Meet the Cop Waging a One-Man War Against Legal Marijuana in Seattle
One Seattle police officer found Washington state's new marijuana legalization laws "silly," and it sure seems like he decided to take matters into his own hands.
The state voted to legalize weed in 2012 but kept smoking in public against the rules. After the Seattle Police Department conducted a study about marijuana enforcement, it found something shocking: One officer was responsible for 80% of the city's marijuana tickets during the first half of 2014, Reuters reports.
Not only had he written 66 of the city's 83 public pot citations, he had often included his own commentary on the tickets. In one case, according to Seattle Police Chief Kathleen O'Toole, "the officer indicated he flipped a coin when contemplating which subject to cite.” In another, he wrote that the new marijuana laws were "silly.'"
Other Seattle cops, it should be noted, are much more mellow:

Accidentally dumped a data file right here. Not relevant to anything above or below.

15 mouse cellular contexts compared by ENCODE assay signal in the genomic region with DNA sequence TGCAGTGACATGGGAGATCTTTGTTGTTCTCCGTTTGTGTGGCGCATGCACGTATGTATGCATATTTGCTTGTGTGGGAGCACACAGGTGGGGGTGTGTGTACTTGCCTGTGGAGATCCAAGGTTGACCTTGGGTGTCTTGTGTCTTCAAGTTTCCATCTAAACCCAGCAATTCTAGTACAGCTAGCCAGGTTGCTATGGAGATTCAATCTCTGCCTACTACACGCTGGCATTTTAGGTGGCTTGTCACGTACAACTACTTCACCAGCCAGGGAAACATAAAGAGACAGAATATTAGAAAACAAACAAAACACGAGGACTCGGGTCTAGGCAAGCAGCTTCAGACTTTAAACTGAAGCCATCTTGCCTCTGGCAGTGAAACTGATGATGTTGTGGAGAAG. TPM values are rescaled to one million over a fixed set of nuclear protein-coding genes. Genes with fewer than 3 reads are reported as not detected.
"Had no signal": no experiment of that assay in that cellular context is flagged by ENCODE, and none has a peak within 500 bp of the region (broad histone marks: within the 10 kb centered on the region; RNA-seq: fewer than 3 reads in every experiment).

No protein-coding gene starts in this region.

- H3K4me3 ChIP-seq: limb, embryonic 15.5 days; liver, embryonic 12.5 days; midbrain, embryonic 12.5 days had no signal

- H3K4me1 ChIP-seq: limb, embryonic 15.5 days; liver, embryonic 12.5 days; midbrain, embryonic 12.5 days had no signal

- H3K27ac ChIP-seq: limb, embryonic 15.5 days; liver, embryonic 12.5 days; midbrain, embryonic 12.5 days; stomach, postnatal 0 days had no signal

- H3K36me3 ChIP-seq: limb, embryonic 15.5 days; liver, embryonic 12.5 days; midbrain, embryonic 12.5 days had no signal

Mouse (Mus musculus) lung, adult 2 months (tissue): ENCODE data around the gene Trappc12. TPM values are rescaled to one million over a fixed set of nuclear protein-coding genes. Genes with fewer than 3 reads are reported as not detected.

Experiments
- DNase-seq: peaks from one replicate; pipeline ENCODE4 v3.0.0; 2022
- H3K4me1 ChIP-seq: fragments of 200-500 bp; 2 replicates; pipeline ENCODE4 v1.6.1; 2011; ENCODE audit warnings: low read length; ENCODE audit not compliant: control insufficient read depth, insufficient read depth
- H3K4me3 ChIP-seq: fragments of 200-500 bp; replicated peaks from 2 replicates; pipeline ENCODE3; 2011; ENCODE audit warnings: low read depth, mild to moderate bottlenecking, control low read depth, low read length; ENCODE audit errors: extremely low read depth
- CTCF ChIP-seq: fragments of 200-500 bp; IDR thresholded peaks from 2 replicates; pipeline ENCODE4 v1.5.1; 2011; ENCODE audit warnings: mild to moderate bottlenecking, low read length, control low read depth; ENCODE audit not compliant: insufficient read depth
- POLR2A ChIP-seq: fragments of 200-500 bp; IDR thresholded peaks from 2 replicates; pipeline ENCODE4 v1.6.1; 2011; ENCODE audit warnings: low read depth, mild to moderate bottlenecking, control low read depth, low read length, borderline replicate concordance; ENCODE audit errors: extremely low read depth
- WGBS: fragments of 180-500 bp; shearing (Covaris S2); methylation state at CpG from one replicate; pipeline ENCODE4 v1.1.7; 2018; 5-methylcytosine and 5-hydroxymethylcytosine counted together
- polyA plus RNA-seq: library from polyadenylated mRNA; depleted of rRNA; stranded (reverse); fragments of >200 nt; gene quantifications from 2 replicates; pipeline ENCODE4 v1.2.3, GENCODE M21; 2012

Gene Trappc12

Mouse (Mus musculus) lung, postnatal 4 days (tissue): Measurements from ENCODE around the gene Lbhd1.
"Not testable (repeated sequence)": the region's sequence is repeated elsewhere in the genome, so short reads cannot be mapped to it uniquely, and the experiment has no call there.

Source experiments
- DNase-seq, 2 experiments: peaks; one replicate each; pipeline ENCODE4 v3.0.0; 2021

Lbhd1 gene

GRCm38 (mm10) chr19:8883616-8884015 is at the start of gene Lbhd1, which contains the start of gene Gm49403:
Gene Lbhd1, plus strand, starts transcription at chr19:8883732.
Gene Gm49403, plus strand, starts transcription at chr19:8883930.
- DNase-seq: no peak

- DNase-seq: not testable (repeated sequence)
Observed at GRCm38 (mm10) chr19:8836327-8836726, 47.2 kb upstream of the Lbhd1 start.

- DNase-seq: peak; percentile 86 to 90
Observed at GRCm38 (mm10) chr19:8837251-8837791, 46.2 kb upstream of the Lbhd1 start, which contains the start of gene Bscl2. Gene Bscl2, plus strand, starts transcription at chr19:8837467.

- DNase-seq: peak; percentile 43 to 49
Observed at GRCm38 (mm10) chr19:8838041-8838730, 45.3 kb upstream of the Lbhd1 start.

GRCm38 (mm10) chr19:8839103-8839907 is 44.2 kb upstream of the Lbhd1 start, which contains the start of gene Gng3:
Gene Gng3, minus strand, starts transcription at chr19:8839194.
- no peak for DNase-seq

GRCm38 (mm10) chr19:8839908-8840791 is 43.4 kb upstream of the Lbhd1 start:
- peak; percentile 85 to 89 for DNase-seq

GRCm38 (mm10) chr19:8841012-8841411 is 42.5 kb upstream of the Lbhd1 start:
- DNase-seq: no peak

A deeper problem: The officer was removed from patrol duties while the department investigates. Another aspect of the report, though, might be even more troubling.
African-Americans in Seattle, it turns out, were being ticketed disproportionately for public marijuana use. While African-Americans only make up 8% of the population, they received 36% of the tickets in the first six months of this year, Reuters reports.
Racially skewed enforcement goes hand in hand with the war on drugs. Thanks to legalization, the end result is more tickets rather than more prison time. You could call that progress, although the real test will be whether or not Seattle's police can change anything now that they know about the disparity.
Moving forward: Washington became the second state with legal recreational marijuana after shops opened up in July, following Colorado's rollout a few months earlier. Early sales were lucrative but fleeting — Seattle's only shop ran out of product in just three days.
Image Credit: MMJ Business Daily
The lack of product is thanks to a part of the law that requires marijuana to be grown in state. There wasn't enough time for a full crop, which means consumers will have to wait longer for their local shops to restock.
That waiting might be part of the reason recreational weed hasn't been quite the moneymaker some in Colorado and Washington were expecting. High taxes means easy-to-obtain medical marijuana or illegal street marijuana make for better buys. One thing that might help sales, though? Not having a cop running around writing tickets based on coin flips.